Words of Wisdom in Monaco with Zhang Zhang

She walks in briskly, greets us warmly, settles with all simplicity in the Métropole Hotel lobby, a stone’s throw away from the Opera where she is being expected for the rehearsal. When asked for photos, including a portrait, she reflects on cosmetic surgery, its downsides and excesses. For her part, she chose to be natural, spontaneous, true. All the more beautiful for it. Zhang Zhang, the Monte-Carlo Philharmonic Orchestra violinist, deplores the fashion luring Chinese models into transforming their faces to resemble Western celebrities, like Monica Bellucci. “Change your features, whiten your skin, do a nose job… You have to appear Western and change your face to become famous and rich. It’s sad, it’s a rejection of who we are.” As to Zhang Zhang, she is totally true to herself. It is her belief that to know where we are going, it takes to remember where we came from.

An incredible journey made of upheavals, work, resilience. Born in the Mao’s China, Zhang Zhang was a mistreated, beaten child, deprived of a secondary and high school education. However, that did not get into her way of becoming an outstanding musician after attending the most prestigious conservatories, namely in the United States. An extraordinary destiny she describes in her book: “The Way of the Bow”. This powerful work truly gives hope. Every human being can have a chance. Every child is storing a talent. Zhang Zhang firmly believes that nothing is impossible. And she is a living example of that.

Words of Wisdom in Monaco with Zhang Zhang
Zhang Zhang © Marco Strullu

Hello Monaco: How old were you when you got your very first violin?

Zhang Zhang: I was a 1-year-old or close to it. I was barely able to walk when my father made me a little cardboard violin, with a piece of bamboo for a bow taken from my grand-parents’ garden. He was determined that his child to be, whether a girl or boy, would be a violinist. That was his ambition. A violinist himself, he was playing in the only orchestra tolerated by the regime and protected by Mrs. Mao… I subsequently had no musical education, however. Just a hard training like a racehorse. When mentioned that I became a violinist thanks to my father I always say “No, rather in spite of him!”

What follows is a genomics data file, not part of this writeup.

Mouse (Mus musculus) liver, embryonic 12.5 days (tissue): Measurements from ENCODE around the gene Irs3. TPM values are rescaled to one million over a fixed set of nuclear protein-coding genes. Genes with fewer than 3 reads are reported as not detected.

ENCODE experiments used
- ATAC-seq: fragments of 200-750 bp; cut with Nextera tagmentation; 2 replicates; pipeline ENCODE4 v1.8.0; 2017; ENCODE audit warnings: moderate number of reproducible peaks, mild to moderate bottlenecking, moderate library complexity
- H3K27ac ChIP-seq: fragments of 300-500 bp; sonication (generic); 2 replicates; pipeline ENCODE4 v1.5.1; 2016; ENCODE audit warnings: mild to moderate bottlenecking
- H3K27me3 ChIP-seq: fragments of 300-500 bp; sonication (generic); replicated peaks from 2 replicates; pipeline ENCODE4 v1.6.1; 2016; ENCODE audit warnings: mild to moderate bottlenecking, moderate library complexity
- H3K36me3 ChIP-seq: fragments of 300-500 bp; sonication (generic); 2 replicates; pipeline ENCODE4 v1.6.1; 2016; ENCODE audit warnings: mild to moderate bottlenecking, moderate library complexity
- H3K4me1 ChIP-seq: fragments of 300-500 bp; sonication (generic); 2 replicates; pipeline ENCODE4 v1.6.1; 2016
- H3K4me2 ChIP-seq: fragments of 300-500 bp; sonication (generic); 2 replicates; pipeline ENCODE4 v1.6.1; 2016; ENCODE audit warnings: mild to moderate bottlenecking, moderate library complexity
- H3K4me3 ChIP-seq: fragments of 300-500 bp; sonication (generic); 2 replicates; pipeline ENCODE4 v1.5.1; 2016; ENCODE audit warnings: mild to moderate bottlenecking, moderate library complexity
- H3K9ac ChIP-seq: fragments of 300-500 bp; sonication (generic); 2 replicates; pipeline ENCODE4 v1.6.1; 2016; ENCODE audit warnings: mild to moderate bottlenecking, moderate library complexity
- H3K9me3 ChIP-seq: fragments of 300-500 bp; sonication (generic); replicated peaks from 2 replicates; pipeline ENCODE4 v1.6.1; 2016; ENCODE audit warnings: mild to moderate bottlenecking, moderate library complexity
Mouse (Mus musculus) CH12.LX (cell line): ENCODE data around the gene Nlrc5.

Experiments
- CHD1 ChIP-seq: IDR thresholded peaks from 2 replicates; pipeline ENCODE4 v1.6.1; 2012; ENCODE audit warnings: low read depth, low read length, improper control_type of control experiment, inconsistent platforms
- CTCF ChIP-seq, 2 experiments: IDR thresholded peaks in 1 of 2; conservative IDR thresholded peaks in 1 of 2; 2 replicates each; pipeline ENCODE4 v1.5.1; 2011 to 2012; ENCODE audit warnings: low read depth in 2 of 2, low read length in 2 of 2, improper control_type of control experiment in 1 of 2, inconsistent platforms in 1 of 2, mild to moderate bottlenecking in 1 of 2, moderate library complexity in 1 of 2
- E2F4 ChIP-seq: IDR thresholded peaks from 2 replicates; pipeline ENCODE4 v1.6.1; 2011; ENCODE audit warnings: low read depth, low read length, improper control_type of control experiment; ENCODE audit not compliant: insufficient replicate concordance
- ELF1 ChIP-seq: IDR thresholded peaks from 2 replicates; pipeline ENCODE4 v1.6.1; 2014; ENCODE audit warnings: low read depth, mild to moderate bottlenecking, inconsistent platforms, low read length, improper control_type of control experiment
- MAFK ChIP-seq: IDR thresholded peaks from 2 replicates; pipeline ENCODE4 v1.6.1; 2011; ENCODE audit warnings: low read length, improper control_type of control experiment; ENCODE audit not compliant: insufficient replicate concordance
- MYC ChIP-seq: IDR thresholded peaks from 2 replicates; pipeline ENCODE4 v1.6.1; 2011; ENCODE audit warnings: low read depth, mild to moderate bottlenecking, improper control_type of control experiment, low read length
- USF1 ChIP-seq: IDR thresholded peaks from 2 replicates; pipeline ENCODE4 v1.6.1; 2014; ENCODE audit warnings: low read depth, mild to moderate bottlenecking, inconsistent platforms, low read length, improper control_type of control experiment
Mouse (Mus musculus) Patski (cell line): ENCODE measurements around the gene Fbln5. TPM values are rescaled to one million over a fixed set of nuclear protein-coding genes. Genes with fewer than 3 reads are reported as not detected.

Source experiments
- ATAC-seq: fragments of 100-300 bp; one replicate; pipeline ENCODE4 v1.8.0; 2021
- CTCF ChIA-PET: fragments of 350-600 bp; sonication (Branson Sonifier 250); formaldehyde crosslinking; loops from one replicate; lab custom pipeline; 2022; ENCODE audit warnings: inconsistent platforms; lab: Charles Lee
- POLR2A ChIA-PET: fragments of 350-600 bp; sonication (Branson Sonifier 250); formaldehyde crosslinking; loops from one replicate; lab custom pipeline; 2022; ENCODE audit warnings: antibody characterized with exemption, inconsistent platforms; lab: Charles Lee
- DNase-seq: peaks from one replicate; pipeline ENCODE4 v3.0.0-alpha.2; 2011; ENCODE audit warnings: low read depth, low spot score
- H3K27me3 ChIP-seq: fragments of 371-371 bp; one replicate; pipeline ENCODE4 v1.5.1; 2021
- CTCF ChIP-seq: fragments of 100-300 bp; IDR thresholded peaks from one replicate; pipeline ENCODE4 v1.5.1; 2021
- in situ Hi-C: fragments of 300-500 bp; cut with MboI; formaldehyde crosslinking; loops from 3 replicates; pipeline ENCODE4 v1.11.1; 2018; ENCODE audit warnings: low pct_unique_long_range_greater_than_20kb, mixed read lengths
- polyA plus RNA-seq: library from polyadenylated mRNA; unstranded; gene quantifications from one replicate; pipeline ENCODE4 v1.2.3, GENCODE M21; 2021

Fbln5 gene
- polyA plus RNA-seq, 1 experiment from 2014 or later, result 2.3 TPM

HM: I was actually about to say that for me you are an enigma. You were mistreated and could have taken the opposite direction. But you still became what your father wanted you to be.
Zhang Zhang: I do talk about it in my book. I was a beaten child, abused in the sense of being prevented from attending school. In the context of the cultural revolution, however, my father was also a victim, that of the regime. I saw him getting arrested in front of my own eyes because he was somewhat rebellious. At that time, every art institution was run by a political supervisor who knew nothing of the matter. As a concert-master, my father could not tolerate that. He was a very famous musician, only allowed to play as authorized for certain pieces. Certain composers were banned. Camille Saint-Saëns, for example, was too religious. Beethoven was tolerated for his support of the French revolution. That, until they realized that his “Emperor” concerto defined him as a monarchist! I am totally against the “cancel culture” which reminds me of those times.

Zhang Zhang
Learning the violin from a very young age was more like dressage… (DR)

HM: What do you mean by that?

Zhang Zhang: These days there is also racism against white people. European orchestras may be criticized for being too white or too male! A small orchestra in England fired fourteen musicians because they didn’t have enough diversity! It is shameful. Classical music is indigenous to Europeans, you have to be consistent. Shall we now say that there are too many Chinese at the Peking Opera? There is no such thing as positive discrimination! I am opposed to any form of it. Children should be encouraged to do what they want. And then you have to take the best, that’s all. Whether they are white, black or yellow, men or women. Auditions must totally take place behind a screen. The Monaco Orchestra has twenty nationalities and the Conductor is Japanese.

HM: Have you been directly confronted with racism?

Zhang Zhang: Yes, of course. During the Covid crisis I was even called a “pangolin eater”. I have also suffered insults because of my opinions. I am a Chinese woman who does not fit into the “victim” box. When people see a woman belonging to a minority, they don’t understand how she can defend certain values, classical music for example, without feeling at all oppressed by the system. It is believed that we must be loyal to our people even if we grew up elsewhere! As far as I am concerned, I have a Canadian passport, I am a Republican and I feel comfortable in France and in Monaco where I have lived for 23 years. The Principality is real about “living together”. We have 139 different nationalities here!